Department of Labor Orders Globaltek to Pay Back Wages for H-1B Violations

The U.S. Department of Labor orders Globaltek to pay back wages to employees after an investigation caught the company scamming the H-1B process. Globaltek hired foreign workers and had their H-1B applications approved at one rate, but paid a much lower rate on arrival, the Department of Labor claims. The Department of Homeland Security suspects fraud is a factor in as many as 20,000 H-1B applications filed annually.

The U.S Department of Labor cracked down on an application development company in New Jersey, ordering it to pay $271,000 in back wages to employees and saying the company had scammed the H-1B visa application process and cheated its employees.

A 10-month investigation by the DOL found Globaltek had hired foreign workers, mostly from South Asia, and obtained H-1B visas based on one wage but paid a much lower wage on arrival, a DOL spokesperson said. Globaltek underpaid workers between $500 and $25,000 between January of 2006 and January 2008, she said.

The H-1B visa process is designed to ensure that foreigners admitted to this country to work high-tech jobs will be paid the same wage rates that are paid to U.S. workers for the same types of work. H-1B applications are filed by employers, who must include descriptions of the work to be done and the wages it will pay.

Abuse and misplaced anger

Enforcing H-1B provisions is vital in order to protect the workers in question and to "ensure that American workers are not undercut by employers underpaying temporary foreign workers," Joseph Petrecca, director of the Wage and Hour Division's Northern New Jersey District Office, said in a statement announcing the DOL enforcement. Calls to Globaltek requesting a comment were not returned.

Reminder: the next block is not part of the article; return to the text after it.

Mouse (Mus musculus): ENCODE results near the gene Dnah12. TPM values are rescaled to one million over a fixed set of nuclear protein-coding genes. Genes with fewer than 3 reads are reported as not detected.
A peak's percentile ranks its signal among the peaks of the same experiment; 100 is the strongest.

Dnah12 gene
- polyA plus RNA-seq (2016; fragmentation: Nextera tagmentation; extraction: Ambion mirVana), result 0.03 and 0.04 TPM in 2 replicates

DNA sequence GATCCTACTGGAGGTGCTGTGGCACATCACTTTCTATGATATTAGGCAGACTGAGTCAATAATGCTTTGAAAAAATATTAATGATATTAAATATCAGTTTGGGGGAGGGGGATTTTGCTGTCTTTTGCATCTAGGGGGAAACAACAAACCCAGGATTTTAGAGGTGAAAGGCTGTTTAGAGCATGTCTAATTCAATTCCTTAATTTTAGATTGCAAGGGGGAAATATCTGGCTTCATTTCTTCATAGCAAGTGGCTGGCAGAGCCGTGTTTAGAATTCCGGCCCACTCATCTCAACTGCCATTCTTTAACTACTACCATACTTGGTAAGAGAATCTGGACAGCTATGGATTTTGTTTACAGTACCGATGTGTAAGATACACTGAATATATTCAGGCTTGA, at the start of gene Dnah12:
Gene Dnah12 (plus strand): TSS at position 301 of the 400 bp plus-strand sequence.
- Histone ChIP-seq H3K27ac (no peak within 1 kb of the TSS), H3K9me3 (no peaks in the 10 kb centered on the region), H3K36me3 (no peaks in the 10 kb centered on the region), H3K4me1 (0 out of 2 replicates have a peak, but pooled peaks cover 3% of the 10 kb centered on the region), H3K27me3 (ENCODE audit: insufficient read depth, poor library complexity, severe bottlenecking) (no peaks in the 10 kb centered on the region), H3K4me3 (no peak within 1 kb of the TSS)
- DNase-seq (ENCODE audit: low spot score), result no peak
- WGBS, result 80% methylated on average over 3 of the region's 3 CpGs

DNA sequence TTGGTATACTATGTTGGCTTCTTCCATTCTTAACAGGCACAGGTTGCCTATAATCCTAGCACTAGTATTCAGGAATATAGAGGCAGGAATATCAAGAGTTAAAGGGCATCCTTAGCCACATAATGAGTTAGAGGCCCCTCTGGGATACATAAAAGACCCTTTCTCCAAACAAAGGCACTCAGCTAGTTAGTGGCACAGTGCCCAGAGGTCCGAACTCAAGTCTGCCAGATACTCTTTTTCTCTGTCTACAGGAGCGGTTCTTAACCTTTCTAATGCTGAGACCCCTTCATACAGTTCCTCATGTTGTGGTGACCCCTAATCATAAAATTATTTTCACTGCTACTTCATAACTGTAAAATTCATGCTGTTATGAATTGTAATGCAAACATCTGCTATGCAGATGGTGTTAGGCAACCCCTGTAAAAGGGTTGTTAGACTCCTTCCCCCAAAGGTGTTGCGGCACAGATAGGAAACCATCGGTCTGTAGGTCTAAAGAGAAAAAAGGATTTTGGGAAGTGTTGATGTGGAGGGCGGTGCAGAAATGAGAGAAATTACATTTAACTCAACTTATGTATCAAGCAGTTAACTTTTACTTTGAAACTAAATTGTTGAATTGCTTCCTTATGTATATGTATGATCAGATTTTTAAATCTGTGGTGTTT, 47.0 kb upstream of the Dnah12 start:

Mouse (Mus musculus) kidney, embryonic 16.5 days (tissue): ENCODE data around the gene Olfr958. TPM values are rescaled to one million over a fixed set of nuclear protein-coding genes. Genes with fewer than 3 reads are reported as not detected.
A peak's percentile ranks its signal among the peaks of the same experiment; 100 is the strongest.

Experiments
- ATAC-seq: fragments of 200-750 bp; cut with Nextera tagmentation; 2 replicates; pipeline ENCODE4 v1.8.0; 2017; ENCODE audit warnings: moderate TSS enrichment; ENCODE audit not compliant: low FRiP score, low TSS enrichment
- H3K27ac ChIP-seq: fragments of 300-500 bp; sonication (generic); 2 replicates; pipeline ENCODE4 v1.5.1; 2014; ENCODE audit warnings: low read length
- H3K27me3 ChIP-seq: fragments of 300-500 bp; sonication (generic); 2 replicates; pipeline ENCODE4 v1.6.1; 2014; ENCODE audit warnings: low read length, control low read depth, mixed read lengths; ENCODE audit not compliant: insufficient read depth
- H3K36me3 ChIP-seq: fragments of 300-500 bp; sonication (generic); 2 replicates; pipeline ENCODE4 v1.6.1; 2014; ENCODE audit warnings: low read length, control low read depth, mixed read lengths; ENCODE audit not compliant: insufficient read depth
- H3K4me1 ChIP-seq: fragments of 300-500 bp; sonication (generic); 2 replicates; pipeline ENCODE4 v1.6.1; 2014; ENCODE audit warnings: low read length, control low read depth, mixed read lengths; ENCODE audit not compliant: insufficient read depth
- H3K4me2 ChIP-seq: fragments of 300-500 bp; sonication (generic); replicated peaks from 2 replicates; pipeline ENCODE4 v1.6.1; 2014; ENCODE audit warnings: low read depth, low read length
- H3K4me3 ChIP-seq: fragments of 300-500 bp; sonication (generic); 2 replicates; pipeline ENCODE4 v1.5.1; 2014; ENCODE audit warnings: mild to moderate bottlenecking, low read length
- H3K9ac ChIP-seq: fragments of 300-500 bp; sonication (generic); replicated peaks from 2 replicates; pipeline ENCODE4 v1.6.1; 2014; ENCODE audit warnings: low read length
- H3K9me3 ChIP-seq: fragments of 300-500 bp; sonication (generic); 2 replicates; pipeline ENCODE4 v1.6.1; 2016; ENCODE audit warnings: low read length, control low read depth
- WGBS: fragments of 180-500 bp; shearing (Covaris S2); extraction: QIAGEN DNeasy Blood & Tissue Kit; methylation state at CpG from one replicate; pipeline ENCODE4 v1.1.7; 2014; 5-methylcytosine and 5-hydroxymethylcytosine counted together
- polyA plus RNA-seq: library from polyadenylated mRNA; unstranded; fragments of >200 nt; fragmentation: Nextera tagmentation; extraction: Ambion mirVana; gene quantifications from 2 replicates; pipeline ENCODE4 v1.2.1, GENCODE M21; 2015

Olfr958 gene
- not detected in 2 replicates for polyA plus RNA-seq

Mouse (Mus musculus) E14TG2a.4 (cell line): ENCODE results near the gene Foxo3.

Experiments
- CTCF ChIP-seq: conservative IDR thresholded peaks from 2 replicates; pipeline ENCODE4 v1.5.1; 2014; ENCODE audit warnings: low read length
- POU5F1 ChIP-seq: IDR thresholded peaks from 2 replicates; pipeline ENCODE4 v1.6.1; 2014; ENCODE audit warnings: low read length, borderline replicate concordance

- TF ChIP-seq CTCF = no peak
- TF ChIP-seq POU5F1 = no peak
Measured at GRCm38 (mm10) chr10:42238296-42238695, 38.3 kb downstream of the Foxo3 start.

Employers frequently abuse the system, however, with fraudulent descriptions of the work to be done and inflated salary figures, according to according to Ron Hira, assistant professor of public policy at Rochester Institute of Technology and co-author of "Outsourcing America."

"There are a lot of legal loopholes that allow employers to not pay the prevailing wage," Hira said. "It's a misconception that they have to test the labor market in their area to establish the prevailing wage, for example, or search for a U.S. worker before they bring in one from overseas."

An audit of H-1B applications released earlier in October suggests that one in five H-1B visas are either fraudulent or contain technical violations. The audit was done at the request of H-1B critic Sen. Chuck Grassley (R-Iowa) and released as the H-1B BFCA Benefit Fraud & Compliance Assessment from the Office of Fraud Detection and National Security, which is part of the USCIS (U.S. Bureau of Citizenship and Immigration Services). USCIS is part of the Department of Homeland Security.

Click here to read more about the USCIS investigation of H-1B abuse.

Based on the percentages in the 246 applications analyzed during the audit, as many as 20,000 H-1B visa petitions filed between October 2005 and April 2006 could be fraudulent or seriously flawed, the report estimated.

Though the numbers are alarming, the anger H-1B visa abuse generates is often misdirected toward high-tech workers who use them to come to the United States, Hira said. "If we had reform in the system it would help the guest workers," he said. "They wouldn't live in fear and they wouldn't be exploited as often. There are plenty of cases of their being underpaid and exploited."